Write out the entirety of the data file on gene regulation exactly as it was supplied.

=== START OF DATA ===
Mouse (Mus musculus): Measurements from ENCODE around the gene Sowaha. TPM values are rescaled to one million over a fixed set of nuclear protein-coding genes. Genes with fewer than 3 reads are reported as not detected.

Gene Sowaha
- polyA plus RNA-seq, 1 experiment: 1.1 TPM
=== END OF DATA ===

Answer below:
Mouse (Mus musculus): Measurements from ENCODE around the gene Sowaha. TPM values are rescaled to one million over a fixed set of nuclear protein-coding genes. Genes with fewer than 3 reads are reported as not detected.

Gene Sowaha
- polyA plus RNA-seq, 1 experiment: 1.1 TPM